My point is that in all of this… if one was to be standing just on the edge of his or her life.. the point where you haven’t quite gone yet but you know you aren’t going back either… how does one weigh up their life. Strange question? I mean seriously … how would different people weigh up their life? If given the option to before death how would they evaluate their life? What factors would they base it on? Would they actually base it on all the stages? When one’s life flashes before their eyes do they go through all the stages of their life? Is it just evaluated in the professional and well dream based achievements of their life? Or is it evaluated in the relationships (various: parents, siblings, family, friends, girl/boyfriends, spouse, child, grandchild, grandparent, colleague, subordinate, leader, etc etc) that one has garnered in their entire existence?

I am an emotionally charged person. If given the same situation I am pretty sure I would end up evaluating my life based on the human side of my life. What I mean by that is the relationships. Why do I say human side? Because I sincerely feel that one tends to be emotionally involved only in their relationships or interactions with other humans for means other than work. Anything which falls under the grand umbrella of work or professional life doesn’t evoke emotions (not the kind I mean over here). Hence being an emotionally charged person I would probably evaluate it that way. In all the life and years that have been spent I would want to look back at how I have spent them with the people I have had in my life. Not how I have spend them in the projects I have done or documents I have done. I would look back at the people I did those projects with. Who I was with the people who have been in my life. How have I left myself to be remembered by them. Have I done enough to even be remembered by loved ones. Was I important enough to them in their life. Was I significant enough in their life. Was I cared for. Was I loved? Were the bonds that were made strong and true? That’s how I would probably look back at my life.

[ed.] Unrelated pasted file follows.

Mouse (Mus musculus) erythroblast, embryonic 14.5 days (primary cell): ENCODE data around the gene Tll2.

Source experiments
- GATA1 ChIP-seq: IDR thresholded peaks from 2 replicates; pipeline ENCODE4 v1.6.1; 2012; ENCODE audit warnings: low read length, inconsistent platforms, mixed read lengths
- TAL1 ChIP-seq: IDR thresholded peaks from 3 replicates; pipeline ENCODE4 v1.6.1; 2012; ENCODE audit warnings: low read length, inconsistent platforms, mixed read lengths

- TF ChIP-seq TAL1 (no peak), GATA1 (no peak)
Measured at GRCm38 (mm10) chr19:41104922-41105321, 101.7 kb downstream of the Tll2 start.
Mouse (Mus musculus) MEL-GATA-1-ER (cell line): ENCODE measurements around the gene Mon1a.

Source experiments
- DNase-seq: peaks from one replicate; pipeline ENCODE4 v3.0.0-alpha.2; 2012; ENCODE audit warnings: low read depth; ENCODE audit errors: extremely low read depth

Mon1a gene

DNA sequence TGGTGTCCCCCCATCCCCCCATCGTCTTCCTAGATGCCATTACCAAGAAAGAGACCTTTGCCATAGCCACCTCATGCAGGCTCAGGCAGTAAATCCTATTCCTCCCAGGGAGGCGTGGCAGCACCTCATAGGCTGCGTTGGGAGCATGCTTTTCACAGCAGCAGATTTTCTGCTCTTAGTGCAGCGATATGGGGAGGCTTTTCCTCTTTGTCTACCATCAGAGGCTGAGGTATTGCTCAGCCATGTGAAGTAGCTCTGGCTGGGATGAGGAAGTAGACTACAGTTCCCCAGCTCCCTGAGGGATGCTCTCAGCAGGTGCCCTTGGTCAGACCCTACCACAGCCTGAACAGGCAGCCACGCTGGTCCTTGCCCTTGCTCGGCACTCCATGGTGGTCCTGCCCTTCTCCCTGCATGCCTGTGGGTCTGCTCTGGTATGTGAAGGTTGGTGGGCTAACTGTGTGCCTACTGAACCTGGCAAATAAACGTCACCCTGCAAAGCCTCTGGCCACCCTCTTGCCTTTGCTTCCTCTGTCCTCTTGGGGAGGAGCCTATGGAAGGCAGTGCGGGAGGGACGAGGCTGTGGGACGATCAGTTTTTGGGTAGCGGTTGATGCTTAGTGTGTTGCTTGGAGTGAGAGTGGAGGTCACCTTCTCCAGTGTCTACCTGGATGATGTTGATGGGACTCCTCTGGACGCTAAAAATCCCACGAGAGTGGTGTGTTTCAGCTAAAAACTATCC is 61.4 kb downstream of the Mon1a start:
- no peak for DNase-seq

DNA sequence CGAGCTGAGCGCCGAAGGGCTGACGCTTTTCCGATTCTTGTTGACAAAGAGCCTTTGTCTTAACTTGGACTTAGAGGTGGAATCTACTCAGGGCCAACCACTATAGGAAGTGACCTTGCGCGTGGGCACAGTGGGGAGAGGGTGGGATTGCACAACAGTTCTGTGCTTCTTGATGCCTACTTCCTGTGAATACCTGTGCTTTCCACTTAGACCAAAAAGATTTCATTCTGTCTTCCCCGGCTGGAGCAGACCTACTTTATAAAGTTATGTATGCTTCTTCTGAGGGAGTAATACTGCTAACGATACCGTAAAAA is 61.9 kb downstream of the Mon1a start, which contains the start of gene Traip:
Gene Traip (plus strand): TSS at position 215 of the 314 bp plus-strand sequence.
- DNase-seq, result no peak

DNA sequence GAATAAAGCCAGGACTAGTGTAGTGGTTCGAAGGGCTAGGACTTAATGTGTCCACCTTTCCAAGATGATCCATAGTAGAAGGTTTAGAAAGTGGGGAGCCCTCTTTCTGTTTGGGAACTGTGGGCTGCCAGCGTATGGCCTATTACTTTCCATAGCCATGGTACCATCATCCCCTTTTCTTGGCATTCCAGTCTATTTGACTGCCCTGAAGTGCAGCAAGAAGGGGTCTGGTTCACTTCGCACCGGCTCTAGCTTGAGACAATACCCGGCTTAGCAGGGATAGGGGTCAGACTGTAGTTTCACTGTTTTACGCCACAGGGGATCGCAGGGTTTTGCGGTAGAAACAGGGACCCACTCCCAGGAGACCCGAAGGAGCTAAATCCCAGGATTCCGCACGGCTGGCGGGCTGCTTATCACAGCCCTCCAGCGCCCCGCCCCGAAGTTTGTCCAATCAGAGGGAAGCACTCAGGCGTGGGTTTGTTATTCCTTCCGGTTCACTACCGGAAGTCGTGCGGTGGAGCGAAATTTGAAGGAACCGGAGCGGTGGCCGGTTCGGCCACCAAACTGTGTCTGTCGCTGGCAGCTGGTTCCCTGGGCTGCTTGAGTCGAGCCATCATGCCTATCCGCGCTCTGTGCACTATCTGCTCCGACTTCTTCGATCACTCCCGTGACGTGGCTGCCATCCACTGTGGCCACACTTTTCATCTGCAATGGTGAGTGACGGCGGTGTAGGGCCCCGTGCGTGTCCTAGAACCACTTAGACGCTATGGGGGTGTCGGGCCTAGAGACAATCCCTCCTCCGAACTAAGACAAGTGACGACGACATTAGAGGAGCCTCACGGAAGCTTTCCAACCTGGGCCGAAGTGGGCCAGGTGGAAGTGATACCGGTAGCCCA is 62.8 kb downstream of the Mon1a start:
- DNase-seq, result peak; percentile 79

“Is a bond established so weak to not even deserve a goodbye?”
From ‘The Life of Pi’

For someone like me that would probably be the ultimate question at the end of it all. That question has more levels than one can obviously see. At least for me.